A Berlin Museum Settles With Jewish Heirs to Keep a Contested Kirchner Painting

Victor Wallerstein was forced to sell the painting after both Nazi persecution and discrimination in Italy.

Ernst Ludwig Kirchner, Erich Heckel und Otto Mueller beim Schach (Erich Heckel and Otto Mueller Playing Chess) (1913). Courtesy Brücke-Museum. Photo: Nick Ash.

An important painting by Ernst Ludwig Kirchner, sold under duress by Jewish collector and dealer Victor Wallerstein during World War II, can stay in its current home, Berlin’s Brücke Museum, after a settlement between the museum and Wallerstein’s heirs. The museum acquired the 1913 painting, Erich Heckel and Otto Mueller Playing Chess, on the open market in 1943. 

The piece will go on view in September as part of the exhibition “Biographies of Modern Art: Collectors and their Works,” which results from research into the provenance of its collection and highlights nine Jewish collectors. 

“For me, a transparent and responsible approach to researching the provenance of works in our collection is one of the most urgent tasks of museum work,” said Lisa Marei Schmidt, the museum’s director. “The injustice of Nazi persecution and the suffering it caused is a great obligation for us. I am therefore all the more pleased that a fair and just solution has been found with regard to Kirchner’s painting Erich Heckel and Otto Mueller Playing Chess. The fact that this wonderful work, which is a highlight of Kirchner’s Berlin oeuvre, may remain in the Brücke-Museum is particularly valuable. At the same time, it is important to me to preserve the memory of its former owner, Dr Victor Wallerstein.”

The painting is staying with the museum in keeping with the Washington Principles, established in 1998, which require compensation to the heirs. The funds for the settlement, the amount of which is being kept confidential, come from the Senate Department for Culture and Social Cohesion, the Federal Government Commissioner for Culture and the Media, the Cultural Foundation of the Federal States, and the Ernst von Siemens Art Foundation. 

The facade of the Brücke Museum in Berlin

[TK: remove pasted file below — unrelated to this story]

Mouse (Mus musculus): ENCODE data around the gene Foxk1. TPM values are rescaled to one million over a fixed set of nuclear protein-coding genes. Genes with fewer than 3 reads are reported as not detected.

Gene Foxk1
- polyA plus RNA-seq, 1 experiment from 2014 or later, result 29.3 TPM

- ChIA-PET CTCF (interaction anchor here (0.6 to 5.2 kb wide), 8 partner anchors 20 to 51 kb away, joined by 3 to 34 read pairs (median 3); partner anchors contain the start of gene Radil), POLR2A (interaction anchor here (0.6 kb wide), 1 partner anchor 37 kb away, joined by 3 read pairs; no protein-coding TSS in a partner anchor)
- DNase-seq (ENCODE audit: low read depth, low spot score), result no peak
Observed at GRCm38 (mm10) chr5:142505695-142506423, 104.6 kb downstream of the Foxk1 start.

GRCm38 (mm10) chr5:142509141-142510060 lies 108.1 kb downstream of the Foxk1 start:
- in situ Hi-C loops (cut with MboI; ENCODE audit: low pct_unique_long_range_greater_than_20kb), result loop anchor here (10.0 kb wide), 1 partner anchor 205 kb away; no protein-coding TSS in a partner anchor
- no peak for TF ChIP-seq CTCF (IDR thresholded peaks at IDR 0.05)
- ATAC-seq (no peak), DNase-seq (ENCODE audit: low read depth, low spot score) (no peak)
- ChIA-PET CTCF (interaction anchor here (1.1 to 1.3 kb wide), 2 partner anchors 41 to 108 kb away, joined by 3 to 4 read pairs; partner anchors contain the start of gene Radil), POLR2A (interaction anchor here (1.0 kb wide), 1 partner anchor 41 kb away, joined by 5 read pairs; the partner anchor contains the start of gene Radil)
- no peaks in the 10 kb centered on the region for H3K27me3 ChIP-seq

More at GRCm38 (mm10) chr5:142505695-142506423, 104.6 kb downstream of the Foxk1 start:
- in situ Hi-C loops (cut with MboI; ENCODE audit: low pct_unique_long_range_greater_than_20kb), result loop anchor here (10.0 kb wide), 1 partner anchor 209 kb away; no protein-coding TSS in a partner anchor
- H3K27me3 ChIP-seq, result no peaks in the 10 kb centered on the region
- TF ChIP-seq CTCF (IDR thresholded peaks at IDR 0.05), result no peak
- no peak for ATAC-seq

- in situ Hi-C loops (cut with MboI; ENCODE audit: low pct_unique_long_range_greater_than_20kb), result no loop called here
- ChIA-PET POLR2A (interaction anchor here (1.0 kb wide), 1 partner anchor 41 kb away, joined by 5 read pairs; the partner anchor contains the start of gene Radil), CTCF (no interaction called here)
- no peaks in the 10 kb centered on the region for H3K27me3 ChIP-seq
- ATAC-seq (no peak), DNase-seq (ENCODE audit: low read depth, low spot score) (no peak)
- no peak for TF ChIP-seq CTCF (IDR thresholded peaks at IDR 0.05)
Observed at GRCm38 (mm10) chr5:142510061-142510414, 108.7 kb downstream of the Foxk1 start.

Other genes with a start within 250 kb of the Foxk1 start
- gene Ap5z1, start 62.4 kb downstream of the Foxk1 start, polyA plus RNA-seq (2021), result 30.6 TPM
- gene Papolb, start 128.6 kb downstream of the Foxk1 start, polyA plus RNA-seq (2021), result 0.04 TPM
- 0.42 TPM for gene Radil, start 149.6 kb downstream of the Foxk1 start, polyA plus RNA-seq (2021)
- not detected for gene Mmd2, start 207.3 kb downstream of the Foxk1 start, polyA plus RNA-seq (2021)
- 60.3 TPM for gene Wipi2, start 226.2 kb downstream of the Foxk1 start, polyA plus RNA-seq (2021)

The Brücke-Museum in 2023 during the exhibition “Malgorzata Mirga-Tas. Sivdem Amenge. Ich nähte für uns. I sewed for us.”

With fellow-dealer Fritz Goldschmidt, Wallerstien (1878–1944) founded Galerie Goldschmidt-Wallerstein in Berlin in 1919; the gallery’s program prominently included artists from the Die Brücke group, which included Kirchner, Heckel, and Mueller, along with Emil Nolde, Karl Schmidt-Rottluff, and Max Pechstein.

The gallery closed in 1934 as a result of the Nazis’ rise to power, and the partners liquidated the business two years later. Wallerstein fled to Italy, taking the Kirchner painting with him. But, due to Italian racial laws, he was unable to work, and he had to sell the painting around 1940. He was ultimately arrested by the SS, the German secret police, and died in a Florence hospital in 1944. 

The painting shows his fellow artists absorbed in a game of chess as the artist’s partner, Erna Schilling, lies nude on a couch behind them. The museum considers it an especially important example since the Brücke group would dissolve just a year later.

Initiated by Schmidt-Rottluff in 1964 and built on a donation from the artist to the government, the museum opened in 1967 in Berlin’s Dahlem district.

“I am delighted that Ernst Ludwig Kirchner’s painting Erich Heckel and Otto Mueller Playing Chess, which is of national cultural importance, can remain in Berlin,” said Markus Hilgert, General Secretary of the Cultural Foundation of the Federal States. “The Brücke-Museum is the ideal place to show the work in its art-historical, regional and, above all, provenance-historical context. I am particularly pleased that the role of the collector Victor Wallerstein, exemplary for many Jewish biographies, is now being honored by the museum.”


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